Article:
This is a very interesting experiment with the aim of replicating the experimental work done by Mascart in 1876, in which he said that at a very high speed the disk jumped upwards due to an unknown force. Later on, Dr. Marcel Pagès in 1960, a trained psychiatrist very fond of physics, in particular with antigravity, explained and patented this as the electromagnetic Magnus effect, in which he mentioned the use of this technology for 'cosmic engines', French patent FR1253902 (pdf).
Below is the first test conducted by myself with the aim to reproduce the phenomena described above, and to better understand the mechanisms rotating and levitating the disk.
The experiment is fairly easy to set up. As shown above, all you need is a CD-ROM, two conductive spheres, a couple of insulating supports, some kitchen aluminium foil and a needle for the disc to spin on. Stick the kitchen foil to the upper surface of the CD-ROM as shown in the diagram. (Note the spiral shown above is just painted on the foil for visual purposes, and not required). The spheres should be positioned just a few millimetres below the lower surface of the disc, and connected to an hv supply in the range 30 kV - 60 kV.
As soon as the hv is switched on, the disc rotates really fast, either clockwise or anticlockwise. The initial direction seems to be purely random, and once it starts in a particular direction, it continues to accelerate in the same direction. Air underneath the setup gets ionised, and it is suggested you perform this experiment in a well ventilated room. As the disc accelerates, current consumption increases, until the disc reaches its maximum velocity.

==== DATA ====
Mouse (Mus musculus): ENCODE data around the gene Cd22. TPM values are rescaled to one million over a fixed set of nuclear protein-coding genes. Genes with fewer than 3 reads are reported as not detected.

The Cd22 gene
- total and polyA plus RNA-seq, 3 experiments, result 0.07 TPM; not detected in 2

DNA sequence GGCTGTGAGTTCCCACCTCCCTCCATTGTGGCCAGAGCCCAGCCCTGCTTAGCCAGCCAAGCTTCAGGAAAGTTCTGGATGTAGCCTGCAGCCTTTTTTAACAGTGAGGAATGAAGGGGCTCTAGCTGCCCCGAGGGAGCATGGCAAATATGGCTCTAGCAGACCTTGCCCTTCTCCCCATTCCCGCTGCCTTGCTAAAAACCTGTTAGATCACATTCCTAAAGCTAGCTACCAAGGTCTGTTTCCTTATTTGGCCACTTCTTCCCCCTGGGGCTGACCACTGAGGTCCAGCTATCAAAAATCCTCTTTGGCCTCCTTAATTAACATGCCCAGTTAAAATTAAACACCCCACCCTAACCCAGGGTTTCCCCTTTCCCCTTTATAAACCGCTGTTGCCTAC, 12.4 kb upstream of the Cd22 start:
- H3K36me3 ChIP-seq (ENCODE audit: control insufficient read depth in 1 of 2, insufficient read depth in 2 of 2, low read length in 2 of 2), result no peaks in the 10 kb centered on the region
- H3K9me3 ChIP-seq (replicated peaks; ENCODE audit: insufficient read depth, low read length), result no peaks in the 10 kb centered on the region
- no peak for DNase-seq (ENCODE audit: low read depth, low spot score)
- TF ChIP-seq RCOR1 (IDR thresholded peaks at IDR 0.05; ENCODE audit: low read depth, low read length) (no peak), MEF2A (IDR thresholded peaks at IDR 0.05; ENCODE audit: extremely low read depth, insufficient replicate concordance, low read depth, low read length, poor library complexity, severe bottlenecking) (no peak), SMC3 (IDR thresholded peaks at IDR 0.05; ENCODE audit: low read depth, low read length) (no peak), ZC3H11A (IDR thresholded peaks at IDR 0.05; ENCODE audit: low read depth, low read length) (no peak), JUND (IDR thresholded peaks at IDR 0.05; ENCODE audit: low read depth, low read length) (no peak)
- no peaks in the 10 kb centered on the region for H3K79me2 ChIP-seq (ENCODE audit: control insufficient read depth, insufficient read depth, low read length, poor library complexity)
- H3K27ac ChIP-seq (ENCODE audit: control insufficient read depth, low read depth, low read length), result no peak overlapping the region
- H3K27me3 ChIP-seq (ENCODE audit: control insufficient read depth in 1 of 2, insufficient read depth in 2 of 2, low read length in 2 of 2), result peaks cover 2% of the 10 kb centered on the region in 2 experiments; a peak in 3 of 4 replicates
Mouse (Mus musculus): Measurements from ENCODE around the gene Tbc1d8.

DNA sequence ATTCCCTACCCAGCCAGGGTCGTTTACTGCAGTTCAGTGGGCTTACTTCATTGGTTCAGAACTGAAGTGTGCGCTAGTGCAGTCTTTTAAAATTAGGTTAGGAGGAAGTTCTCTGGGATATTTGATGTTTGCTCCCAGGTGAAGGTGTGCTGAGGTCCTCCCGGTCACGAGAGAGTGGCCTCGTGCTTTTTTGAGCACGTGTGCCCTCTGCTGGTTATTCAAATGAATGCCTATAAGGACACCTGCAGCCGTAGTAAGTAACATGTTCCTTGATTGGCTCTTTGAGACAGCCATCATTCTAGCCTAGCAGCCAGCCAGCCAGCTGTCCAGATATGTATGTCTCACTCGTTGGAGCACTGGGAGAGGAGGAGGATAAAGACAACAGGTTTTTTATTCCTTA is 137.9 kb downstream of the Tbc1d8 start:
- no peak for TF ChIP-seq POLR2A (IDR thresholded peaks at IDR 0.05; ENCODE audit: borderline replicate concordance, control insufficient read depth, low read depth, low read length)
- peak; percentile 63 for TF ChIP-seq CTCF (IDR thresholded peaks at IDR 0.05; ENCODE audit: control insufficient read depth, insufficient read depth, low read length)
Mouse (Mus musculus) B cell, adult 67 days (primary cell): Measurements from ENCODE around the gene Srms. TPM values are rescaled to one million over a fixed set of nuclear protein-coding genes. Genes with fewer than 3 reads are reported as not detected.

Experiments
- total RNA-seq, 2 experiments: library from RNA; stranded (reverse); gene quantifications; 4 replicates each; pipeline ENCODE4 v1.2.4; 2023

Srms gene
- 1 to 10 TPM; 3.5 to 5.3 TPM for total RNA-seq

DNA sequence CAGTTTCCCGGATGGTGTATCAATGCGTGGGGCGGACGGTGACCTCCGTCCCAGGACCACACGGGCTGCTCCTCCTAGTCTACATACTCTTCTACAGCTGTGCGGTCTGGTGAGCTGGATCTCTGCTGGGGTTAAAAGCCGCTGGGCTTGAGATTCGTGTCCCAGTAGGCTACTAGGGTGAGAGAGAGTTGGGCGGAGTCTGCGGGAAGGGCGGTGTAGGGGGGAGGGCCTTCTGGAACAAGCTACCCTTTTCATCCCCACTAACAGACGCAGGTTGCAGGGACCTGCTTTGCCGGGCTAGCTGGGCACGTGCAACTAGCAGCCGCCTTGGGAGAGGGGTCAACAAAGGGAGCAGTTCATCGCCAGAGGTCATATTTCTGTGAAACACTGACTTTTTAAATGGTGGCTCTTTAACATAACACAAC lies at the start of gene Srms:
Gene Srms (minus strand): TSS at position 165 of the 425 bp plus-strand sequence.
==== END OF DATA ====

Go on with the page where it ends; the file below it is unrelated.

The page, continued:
How it works
The dielectric area (CD ROM area) just above the spheres gets polarised and locally charges up with the polarity of the terminal. Since the aluminium foil on the upper surface is at half the hv potential, this generates an asymmetric field between the sphere and the disc, which accelerates the charging up process, by accelerating charged air ions onto the face of the disc. Since the disc is made of insulating material, the charged dielectric particles cannot move over the surface of the disc without the disc itself moving, so a force from the positively charged dielectric area is generated toward the negative sphere, and a similar force from the negatively charged dielectric area is generated toward the positive sphere, thus creating a moment. Charges are thus continuously carried from one side to the other side, the higher the revs, the more charges are carried, and this is reflected in a linear increase in current consumption with speed of rotation. The rotation of this simple device has much in common with the PFT motor described in JLN's PFT MK2 motor. Next we will see the mechanism by which the disc levitates ...
Why should the disc levitate when acted upon by an external magnetic field perpendicular to its plane? We know that when a charged particle (for example an electron beam in a CRT) travels through a magnetic field, it will deflect in a circular path, and if the magnetic field is powerful enough, it will form a spiral path. The centripetal force acting on each particle is governed by Lorentz force: